Catalan President Artur Mas said on Wednesday that his people have the right to decide whether to break away from Spain. He will forge ahead with plans for a Nov. 9 vote on independence that Spain’s central government vows to block on constitutional grounds.
Mas, leader of the northeastern Spanish region of 7 million people, told Reuters in an interview he is seeking a legal formula for a non-binding vote, although Spanish Prime Minister Mariano Rajoy has said any format is illegal.
The 58-year-old Catalan leader, president since 2010, said there is nothing that Rajoy is likely to offer him that will tamp down the surging independence movement and persuade him to call off the vote.
"In the end, the central government must abandon its political shortsightedness and leave Catalonia alone to hold the consultation," Mas told Reuters.
Two years ago, at the height of Spain's financial crisis, Mas, who built his political career as conservative budget slasher, got fed up with trying to negotiate a new tax deal with Spain's central government.
He abandoned his lifelong moderate nationalist stance — that of pushing Spain to give Catalonia more self-governing powers — and took up the radical cause of independence.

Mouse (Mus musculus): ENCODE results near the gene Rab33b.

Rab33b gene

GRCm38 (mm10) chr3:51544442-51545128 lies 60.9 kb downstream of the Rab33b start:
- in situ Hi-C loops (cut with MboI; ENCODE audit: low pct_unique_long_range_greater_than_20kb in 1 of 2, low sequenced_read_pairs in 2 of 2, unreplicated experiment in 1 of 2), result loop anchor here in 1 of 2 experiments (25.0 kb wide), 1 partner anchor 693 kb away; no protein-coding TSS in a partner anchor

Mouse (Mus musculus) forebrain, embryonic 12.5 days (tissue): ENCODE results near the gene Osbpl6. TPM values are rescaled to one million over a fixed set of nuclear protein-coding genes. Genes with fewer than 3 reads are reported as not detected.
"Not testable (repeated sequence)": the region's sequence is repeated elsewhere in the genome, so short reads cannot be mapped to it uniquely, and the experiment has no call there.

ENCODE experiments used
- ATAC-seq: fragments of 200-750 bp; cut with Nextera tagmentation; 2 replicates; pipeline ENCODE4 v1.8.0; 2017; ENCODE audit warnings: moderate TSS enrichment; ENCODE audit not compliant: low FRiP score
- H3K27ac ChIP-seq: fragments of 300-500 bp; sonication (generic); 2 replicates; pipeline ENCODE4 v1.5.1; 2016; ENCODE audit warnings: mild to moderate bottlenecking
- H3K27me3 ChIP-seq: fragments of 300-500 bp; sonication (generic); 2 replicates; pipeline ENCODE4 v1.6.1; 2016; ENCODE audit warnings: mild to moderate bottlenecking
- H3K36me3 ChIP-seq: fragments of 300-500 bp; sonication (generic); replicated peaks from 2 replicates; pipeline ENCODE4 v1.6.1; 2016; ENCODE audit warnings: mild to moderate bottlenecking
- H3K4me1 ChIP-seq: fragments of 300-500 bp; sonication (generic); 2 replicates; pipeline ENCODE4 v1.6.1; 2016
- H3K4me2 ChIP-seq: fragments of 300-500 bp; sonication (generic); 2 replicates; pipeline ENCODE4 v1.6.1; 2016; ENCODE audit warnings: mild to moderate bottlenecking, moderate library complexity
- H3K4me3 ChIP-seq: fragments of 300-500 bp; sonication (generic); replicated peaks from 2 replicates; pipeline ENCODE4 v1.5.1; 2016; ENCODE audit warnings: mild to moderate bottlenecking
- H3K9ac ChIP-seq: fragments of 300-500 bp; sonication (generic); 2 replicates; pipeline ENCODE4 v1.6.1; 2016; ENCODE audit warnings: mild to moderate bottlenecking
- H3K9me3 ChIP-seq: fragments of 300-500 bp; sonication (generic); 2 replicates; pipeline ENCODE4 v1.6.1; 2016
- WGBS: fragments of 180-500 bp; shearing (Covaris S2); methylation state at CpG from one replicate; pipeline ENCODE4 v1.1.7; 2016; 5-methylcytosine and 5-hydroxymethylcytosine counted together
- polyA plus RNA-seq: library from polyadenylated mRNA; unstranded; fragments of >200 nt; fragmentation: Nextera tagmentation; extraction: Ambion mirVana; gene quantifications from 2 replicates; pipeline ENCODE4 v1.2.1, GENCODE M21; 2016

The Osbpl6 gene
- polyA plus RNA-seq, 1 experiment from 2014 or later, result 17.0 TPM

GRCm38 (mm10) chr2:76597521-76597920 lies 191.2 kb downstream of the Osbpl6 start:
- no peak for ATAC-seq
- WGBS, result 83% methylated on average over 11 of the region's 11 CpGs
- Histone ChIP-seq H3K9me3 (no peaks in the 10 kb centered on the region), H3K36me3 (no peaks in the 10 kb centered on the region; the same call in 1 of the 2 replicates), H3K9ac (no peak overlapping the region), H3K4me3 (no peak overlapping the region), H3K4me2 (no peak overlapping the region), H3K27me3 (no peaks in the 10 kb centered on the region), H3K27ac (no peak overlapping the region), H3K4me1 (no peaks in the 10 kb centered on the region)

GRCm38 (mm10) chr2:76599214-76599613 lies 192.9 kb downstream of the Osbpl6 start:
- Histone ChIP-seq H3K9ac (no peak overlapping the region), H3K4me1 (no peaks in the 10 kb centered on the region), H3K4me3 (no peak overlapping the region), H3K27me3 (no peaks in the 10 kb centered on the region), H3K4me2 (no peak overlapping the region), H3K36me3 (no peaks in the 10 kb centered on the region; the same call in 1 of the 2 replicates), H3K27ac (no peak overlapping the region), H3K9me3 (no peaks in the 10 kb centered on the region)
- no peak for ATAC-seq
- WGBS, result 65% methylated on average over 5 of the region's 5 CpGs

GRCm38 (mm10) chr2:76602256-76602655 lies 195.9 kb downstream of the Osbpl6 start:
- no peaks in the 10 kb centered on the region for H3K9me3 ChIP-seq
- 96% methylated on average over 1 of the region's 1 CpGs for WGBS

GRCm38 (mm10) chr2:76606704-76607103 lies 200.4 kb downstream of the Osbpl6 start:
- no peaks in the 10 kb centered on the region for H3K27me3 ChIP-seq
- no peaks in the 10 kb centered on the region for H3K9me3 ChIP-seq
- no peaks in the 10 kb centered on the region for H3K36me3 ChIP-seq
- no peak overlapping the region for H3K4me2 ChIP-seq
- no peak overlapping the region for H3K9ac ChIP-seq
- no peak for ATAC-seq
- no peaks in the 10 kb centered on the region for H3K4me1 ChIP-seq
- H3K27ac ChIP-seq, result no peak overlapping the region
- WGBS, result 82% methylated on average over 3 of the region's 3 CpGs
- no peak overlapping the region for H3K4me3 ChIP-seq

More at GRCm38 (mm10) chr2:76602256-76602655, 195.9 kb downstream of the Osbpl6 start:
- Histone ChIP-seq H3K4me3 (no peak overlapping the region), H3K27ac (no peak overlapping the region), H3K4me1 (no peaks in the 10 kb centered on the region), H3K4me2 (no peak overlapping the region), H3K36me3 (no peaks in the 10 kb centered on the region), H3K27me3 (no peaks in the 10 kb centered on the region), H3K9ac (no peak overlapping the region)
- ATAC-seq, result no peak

Riding a wave of pro-independence protests in Catalonia, Mas called for a referendum. He has since set a date of Nov. 9, almost two months after Scotland's scheduled independence vote.
But while Scotland's vote will be recognized by Great Britain, Spain's parliament earlier this year blocked Mas's initial bid for a referendum.
Mas said he still had legal options. He said in the coming weeks the Catalonian regional parliament would pass a law setting rules for a popular consultation to be held instead.
The Catalan leader plans to ask two questions in the Nov. 9 vote: Whether Catalonia should be a separate state and whether that state should be independent.
Mas still anticipates the central government will immediately ask Spain's Constitutional Court to block the consultation. If that happens, he will hold early elections to the regional parliament as a proxy vote on independence.
"What the Spanish state has to do is accept the consultation [on independence] and do what the British government is doing with the Scots — convince the Catalans they should remain Spanish," Mas told Reuters, adding that a "yes" vote in Scotland would be very positive for Catalonia.
Catalonia, one of 17 Spanish autonomous regions and generator of a fifth of the nation's wealth, has its own language and cultural identity and has long fought for greater autonomy.
But in the last three years, public spending cuts during a deep recession, a perception of unfair taxation from the central government and limitations on teaching in the Catalan language in schools unleashed a surge in separatist sentiment.
Seventy-four percent of Catalans want a referendum on independence, according to a May poll in La Vanguardia newspaper. The poll showed 43 percent want independence, 43 percent are opposed and the rest undecided.